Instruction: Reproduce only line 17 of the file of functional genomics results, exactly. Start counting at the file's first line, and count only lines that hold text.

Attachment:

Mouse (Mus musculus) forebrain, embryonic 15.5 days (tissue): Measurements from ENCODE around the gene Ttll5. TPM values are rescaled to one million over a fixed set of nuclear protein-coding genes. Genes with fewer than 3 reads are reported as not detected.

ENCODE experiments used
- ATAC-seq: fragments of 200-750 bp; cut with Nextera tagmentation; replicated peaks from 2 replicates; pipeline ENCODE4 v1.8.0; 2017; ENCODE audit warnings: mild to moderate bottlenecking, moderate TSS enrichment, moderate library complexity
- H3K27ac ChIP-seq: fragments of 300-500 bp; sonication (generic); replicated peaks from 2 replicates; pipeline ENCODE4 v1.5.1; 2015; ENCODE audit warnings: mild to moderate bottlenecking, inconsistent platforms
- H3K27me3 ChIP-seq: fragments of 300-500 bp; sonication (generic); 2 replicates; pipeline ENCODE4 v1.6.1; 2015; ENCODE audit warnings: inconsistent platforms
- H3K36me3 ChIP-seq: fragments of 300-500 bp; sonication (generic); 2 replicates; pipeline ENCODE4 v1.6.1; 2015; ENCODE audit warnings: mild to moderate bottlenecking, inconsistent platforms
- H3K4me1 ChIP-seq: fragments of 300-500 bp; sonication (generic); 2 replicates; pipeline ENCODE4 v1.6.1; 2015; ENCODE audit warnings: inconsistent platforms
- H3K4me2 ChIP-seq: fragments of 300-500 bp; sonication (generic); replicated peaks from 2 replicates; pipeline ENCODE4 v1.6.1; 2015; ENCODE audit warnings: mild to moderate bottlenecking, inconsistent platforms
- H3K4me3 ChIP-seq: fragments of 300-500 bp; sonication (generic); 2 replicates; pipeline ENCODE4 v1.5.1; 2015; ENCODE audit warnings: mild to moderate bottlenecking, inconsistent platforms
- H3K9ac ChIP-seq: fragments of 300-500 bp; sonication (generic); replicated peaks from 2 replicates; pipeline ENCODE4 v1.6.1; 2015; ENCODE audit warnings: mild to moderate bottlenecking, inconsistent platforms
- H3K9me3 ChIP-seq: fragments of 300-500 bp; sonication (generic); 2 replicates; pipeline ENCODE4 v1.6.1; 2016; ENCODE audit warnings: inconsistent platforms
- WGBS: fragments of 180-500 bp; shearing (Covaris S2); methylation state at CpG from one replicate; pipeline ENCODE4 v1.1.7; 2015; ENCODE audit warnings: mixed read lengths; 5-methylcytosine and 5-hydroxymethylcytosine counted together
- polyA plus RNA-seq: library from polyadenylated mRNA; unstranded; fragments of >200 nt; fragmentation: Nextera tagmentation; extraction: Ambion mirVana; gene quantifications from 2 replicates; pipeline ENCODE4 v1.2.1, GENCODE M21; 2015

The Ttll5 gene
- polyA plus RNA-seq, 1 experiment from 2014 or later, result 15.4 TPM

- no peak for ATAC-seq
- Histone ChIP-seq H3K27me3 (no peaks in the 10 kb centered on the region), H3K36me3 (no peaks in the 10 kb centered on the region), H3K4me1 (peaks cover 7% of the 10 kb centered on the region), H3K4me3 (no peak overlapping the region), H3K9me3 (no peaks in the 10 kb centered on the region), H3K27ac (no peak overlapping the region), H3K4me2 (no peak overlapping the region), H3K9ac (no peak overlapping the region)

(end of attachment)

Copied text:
- Histone ChIP-seq H3K27me3 (no peaks in the 10 kb centered on the region), H3K36me3 (no peaks in the 10 kb centered on the region), H3K4me1 (peaks cover 7% of the 10 kb centered on the region), H3K4me3 (no peak overlapping the region), H3K9me3 (no peaks in the 10 kb centered on the region), H3K27ac (no peak overlapping the region), H3K4me2 (no peak overlapping the region), H3K9ac (no peak overlapping the region)